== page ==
Nutmeg, Mace, & Cloves in European Cuisine
Before about the 12th century, medical practice in Europe was far behind the Muslims as there was little research being conducted, and because the medieval church considered disease a punishment from God, doctors could do little for their patients. It was not until new translations, observations, and methods of the Islamic world became available that western medicine began to move forward. Insights and methods from Islamic doctors brought many new advances to European medicine, including the widespread treatment of disease with spices.
It is a bit hazy when nutmeg and cloves moved from the medicine cabinet into European cuisine, although their purported 'hot' and 'humid' properties were recommended for centuries in wintertime meals, according to the ancient teachings of Galen. In 716, the Frankish king Chilperic II is known to have granted the monks of Corbie Monastery a toll exception on their annual spice allotment of 30 pounds pepper, five of cinnamon, and two of cloves. There are records from the medieval monastery of St Gall in Switzerland that monks used cloves to season their fasting fish in the 9th century. In the 10th century, Andalusian traveler Ibrahim ibn Ya’qub noted that the burghers of Mainz (Germany) used cloves to season their food. When the king and queen of Scotland celebrated the Feast of the Assumption in 1256, their food was spiced with 50 pounds each of ginger, pepper, and cinnamon, 4 pounds of cloves, and 2 pounds each of nutmeg and mace. At the marriage of the Duke of Bavaria-Landshut in 1476, the banquets required 205 pounds of cinnamon, 286 pounds of ginger, and 85 pounds of nutmeg.
Because of their distant supply lines, the spices were very costly in the Early and High Middle Ages, which restricted them to the wealthy and added greatly to their desirability. However, as the 11th and 12th centuries progressed, there was a steady rise in the popularity of Asian spices, stimulated by the Crusades and those who returned enchanted by the rich cuisine of Constantinople. The Venetians saw a window of opportunity and began to supply the European market with much greater quantities of spice. As Turner comments:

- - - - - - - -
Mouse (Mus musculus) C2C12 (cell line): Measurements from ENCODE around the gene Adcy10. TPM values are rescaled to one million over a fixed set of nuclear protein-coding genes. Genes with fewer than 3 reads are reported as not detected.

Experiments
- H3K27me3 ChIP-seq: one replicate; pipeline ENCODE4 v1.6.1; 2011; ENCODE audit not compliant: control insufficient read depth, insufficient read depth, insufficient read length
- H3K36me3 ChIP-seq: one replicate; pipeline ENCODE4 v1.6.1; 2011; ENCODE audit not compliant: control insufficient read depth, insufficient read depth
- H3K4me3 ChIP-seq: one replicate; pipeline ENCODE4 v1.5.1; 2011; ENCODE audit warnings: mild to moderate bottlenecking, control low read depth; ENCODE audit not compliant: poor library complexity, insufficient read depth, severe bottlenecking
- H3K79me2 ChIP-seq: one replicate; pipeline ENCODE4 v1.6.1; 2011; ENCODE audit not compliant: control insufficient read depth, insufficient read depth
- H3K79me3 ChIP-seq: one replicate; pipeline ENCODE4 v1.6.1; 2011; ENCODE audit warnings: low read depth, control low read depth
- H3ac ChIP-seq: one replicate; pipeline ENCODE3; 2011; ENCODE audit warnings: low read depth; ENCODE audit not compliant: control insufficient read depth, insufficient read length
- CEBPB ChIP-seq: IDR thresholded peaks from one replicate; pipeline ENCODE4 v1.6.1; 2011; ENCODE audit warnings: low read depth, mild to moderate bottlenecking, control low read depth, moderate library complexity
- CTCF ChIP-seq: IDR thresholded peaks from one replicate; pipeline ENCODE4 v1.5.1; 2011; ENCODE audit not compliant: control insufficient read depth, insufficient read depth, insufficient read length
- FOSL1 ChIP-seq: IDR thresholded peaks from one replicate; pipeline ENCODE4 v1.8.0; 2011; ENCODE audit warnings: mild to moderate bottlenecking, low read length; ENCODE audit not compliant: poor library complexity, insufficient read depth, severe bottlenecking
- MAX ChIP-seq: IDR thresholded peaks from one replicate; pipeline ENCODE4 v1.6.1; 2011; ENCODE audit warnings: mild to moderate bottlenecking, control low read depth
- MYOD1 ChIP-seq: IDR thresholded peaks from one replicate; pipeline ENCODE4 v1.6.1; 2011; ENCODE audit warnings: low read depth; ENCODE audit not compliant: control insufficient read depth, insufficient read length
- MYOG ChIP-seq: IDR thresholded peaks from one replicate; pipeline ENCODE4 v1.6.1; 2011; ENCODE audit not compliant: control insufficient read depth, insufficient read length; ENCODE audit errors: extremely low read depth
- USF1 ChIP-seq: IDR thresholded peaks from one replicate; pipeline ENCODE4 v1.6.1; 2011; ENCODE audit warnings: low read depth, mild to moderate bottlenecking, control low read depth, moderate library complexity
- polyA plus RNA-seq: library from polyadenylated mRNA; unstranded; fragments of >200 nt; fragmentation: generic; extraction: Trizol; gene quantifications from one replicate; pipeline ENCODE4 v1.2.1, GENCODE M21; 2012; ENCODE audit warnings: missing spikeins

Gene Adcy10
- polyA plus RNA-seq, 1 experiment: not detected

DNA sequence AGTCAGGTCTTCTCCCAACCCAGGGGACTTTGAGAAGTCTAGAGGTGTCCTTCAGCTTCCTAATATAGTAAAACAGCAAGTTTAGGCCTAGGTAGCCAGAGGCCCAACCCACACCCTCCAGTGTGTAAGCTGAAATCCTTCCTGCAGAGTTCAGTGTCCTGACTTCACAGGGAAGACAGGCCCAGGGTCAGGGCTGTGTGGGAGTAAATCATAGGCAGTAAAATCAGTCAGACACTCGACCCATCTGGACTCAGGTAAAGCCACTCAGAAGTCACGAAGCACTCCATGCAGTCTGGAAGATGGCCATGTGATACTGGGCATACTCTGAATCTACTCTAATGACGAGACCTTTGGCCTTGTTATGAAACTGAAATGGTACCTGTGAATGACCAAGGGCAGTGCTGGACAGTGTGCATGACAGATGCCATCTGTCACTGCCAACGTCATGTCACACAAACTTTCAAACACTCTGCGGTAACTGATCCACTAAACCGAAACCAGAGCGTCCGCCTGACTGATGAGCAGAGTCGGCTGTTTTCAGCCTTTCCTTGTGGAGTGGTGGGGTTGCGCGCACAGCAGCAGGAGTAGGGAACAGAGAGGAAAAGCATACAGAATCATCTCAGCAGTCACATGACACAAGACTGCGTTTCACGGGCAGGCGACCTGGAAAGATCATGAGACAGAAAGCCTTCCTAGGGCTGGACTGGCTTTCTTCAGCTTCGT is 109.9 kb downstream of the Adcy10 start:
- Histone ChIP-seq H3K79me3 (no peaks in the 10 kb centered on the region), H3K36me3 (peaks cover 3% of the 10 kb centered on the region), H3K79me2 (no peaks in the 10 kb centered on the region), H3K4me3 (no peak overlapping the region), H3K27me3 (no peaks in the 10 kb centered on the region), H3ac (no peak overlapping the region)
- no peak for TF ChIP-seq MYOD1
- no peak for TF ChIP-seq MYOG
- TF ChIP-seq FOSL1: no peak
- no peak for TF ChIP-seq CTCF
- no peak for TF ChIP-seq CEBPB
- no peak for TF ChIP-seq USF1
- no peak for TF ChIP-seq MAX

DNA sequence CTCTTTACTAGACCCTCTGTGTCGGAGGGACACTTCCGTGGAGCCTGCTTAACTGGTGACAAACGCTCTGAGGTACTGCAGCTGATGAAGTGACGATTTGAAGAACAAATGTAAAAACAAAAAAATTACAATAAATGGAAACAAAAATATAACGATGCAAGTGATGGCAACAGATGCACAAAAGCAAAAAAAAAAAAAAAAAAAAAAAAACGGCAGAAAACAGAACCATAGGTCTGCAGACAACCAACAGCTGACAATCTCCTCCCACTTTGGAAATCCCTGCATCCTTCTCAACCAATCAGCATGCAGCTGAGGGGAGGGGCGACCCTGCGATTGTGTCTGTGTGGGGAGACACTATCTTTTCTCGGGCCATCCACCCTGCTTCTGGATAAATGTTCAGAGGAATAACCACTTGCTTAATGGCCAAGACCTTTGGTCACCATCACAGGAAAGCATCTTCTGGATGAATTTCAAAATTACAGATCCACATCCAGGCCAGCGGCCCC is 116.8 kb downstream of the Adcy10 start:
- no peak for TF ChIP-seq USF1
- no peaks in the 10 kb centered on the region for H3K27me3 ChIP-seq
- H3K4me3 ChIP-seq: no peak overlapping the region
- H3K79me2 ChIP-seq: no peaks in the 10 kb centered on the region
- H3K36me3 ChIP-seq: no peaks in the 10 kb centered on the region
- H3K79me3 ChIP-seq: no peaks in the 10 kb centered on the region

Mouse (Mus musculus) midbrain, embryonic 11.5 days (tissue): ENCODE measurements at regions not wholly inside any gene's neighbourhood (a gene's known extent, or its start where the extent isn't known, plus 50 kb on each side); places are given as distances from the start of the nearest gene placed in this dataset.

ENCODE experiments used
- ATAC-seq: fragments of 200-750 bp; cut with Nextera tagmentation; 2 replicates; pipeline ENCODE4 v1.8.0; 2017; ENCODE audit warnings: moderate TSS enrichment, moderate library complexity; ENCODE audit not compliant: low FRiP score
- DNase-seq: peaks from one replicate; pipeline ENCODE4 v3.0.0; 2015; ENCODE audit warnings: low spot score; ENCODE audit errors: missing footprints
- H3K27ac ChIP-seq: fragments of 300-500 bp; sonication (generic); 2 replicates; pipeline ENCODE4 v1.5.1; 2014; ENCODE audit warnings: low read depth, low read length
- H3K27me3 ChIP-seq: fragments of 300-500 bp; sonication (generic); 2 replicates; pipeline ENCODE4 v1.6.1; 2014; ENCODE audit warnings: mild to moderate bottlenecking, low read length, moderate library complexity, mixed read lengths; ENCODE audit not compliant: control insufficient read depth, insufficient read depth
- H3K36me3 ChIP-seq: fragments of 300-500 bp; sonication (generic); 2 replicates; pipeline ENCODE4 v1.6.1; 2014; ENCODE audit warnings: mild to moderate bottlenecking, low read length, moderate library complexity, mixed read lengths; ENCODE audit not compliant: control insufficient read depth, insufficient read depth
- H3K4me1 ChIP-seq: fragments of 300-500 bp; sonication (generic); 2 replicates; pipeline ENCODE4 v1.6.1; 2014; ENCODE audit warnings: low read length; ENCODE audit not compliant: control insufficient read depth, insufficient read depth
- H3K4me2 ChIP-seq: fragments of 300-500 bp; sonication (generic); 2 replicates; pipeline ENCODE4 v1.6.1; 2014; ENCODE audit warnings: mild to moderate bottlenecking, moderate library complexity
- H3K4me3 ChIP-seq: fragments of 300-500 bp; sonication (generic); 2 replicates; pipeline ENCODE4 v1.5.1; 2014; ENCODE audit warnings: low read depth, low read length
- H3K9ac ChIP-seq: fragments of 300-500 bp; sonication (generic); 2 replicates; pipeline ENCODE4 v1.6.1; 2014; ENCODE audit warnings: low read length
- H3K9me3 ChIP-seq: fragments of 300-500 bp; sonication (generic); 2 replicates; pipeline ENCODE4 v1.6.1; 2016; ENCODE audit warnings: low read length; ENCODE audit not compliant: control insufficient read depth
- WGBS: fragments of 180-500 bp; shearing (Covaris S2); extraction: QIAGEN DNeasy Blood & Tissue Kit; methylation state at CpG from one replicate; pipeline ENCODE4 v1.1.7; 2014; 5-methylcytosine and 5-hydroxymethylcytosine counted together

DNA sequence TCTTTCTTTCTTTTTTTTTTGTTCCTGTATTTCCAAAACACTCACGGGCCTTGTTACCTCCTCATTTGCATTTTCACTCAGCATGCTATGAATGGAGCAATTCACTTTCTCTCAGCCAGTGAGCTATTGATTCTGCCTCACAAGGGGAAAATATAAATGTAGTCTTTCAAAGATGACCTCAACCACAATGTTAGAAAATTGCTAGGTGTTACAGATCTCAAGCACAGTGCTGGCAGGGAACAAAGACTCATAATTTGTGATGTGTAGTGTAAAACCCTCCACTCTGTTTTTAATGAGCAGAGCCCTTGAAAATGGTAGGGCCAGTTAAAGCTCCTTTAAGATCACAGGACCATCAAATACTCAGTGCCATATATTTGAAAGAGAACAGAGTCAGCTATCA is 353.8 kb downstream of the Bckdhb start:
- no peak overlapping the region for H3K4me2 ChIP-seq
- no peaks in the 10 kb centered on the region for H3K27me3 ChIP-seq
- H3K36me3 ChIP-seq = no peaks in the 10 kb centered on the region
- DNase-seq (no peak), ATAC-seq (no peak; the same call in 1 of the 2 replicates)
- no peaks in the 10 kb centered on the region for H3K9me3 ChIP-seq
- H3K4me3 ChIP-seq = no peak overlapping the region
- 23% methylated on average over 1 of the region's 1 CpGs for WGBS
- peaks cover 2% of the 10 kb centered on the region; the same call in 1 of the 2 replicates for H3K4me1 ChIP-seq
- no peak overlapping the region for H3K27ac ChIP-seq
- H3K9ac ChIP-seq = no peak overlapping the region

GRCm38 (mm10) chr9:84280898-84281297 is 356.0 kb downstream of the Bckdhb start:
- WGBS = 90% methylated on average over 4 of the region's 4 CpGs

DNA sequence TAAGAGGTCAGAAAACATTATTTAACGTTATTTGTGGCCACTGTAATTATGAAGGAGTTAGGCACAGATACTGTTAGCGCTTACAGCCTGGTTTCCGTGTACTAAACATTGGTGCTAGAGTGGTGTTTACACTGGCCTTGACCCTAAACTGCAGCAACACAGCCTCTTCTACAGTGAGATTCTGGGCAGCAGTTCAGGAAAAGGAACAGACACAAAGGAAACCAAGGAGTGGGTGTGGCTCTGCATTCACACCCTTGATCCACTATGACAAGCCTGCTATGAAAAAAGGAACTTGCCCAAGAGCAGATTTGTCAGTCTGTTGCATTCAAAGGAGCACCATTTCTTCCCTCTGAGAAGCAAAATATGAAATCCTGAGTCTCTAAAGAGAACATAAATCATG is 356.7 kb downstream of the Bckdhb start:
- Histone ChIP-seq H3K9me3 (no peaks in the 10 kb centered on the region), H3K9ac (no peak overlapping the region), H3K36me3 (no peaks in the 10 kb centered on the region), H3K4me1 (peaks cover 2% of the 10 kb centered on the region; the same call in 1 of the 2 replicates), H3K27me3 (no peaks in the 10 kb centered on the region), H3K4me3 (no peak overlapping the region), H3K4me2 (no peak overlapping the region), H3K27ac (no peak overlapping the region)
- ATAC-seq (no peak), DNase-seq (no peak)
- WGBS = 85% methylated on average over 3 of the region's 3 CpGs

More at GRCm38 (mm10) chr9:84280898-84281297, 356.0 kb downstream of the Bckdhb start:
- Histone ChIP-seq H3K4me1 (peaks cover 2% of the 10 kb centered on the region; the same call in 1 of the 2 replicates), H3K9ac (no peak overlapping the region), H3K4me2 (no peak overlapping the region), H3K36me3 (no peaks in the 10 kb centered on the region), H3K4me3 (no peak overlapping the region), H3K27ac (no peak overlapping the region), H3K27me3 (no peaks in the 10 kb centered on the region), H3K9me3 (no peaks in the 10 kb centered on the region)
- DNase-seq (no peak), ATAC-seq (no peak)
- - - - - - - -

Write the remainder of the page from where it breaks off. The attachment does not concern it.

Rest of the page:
[By the late 12th century,] medieval cooks dreamed up hundreds of different applications, leaving practically no types of food without spice. There were rich and spicey sauces for meat and fish, based on an almost limitless number of combinations of cloves, nutmeg, cinnamon, mace, pepper, and other spices, ground and mixed in with a host of locally grown herbs and aromatics. (105)
The popularity of spices in both cuisine and medicine reached its historical peak during the late Middle Ages in Europe. Food in medieval households was highly processed and richly spiced. Uncooked food was rarely eaten, even vegetables and fruit. The spices were used to season all types of food including meat, fish, soups, sweet dishes, and wine. It even became popular in medieval banquets to pass around a spice platter from which guests could choose extra seasonings for their already richly accented meals. The noted expert on medieval gastronomy, Paul Freedman, tells us that "spices were omnipresent in medieval gastronomy" and "something on the order of 75% of medieval recipes involves spices" (50).
Early Trade of Nutmeg, Mace, & Cloves